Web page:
This Is How You Should Eat For Better Sleep
It's well-known that a heavy meal right before bed can give you heartburn and upset your sleep. But new research suggests that the effects of diet on sleep are much more far-reaching, but that how you should eat for better sleep is thankfully in line with common sense. Especially if you have complaints about your energy levels already, trying a sleep-friendly diet is worth a try, and it appears to work quite quickly too.
Researchers from Columbia University's medical center examined 26 men and women (with an average age of 35) for five nights in their sleep lab. They spent nine hours in bed each of the five nights, tending to sleep for about 7.5 of them. For the first three days, the participants were fed nutritionist-chosen and nutritionist-administered meals. For the remainder of the study, they ate what they wanted.
As published in The Journal of Clinical Sleep Medicine, there was a big difference in sleep quality between the controlled diet period and the uncontrolled diet period. The nutritionists' diet (higher in protein and fiber and lower in saturated fat than the self-chosen diet) was correlated with a significantly shorter time taken to fall asleep, and a longer portion of the night spent in deep sleep. In contrast, the participants' chosen diet (which also contained more sugar) was associated with less restorative sleep and more sleep disruptions. Not good.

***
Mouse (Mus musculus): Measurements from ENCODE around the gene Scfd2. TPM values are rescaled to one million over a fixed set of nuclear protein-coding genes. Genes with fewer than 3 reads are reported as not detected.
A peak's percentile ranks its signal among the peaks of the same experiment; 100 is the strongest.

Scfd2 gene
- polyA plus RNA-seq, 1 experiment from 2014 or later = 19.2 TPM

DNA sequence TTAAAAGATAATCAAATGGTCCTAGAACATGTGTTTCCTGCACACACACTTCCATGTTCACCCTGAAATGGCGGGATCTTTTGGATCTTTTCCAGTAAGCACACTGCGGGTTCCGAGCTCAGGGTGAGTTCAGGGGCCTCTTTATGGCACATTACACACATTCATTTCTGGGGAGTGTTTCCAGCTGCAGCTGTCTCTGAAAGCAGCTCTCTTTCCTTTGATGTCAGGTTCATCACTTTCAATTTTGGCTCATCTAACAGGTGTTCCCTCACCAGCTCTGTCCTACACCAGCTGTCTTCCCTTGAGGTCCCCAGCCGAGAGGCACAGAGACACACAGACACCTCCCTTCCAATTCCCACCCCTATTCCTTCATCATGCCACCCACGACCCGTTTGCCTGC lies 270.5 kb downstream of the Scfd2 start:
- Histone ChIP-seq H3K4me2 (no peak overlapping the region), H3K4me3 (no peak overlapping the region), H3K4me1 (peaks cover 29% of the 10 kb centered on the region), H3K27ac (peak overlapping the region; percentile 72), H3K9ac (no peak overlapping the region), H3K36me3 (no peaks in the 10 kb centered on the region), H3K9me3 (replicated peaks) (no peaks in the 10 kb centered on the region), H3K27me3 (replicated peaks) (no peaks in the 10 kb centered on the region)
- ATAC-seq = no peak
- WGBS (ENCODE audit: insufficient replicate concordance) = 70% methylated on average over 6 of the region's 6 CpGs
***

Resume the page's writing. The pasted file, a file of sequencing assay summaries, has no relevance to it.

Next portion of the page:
Since these effects seemed to emerge quickly, it's well worth giving a sleep-promoting diet a try to see how it impacts you. Aim for higher protein (with less saturated fat), more fiber, and less sugar than whatever you were eating before (this diet might improve sleep because it regulates your blood sugar levels around the clock better than a standard American diet, with its blood sugar surge-causing properties). If you do try the experiment, keep some notes about what you ate when and how your sleep went so you can identify the correlation clearly.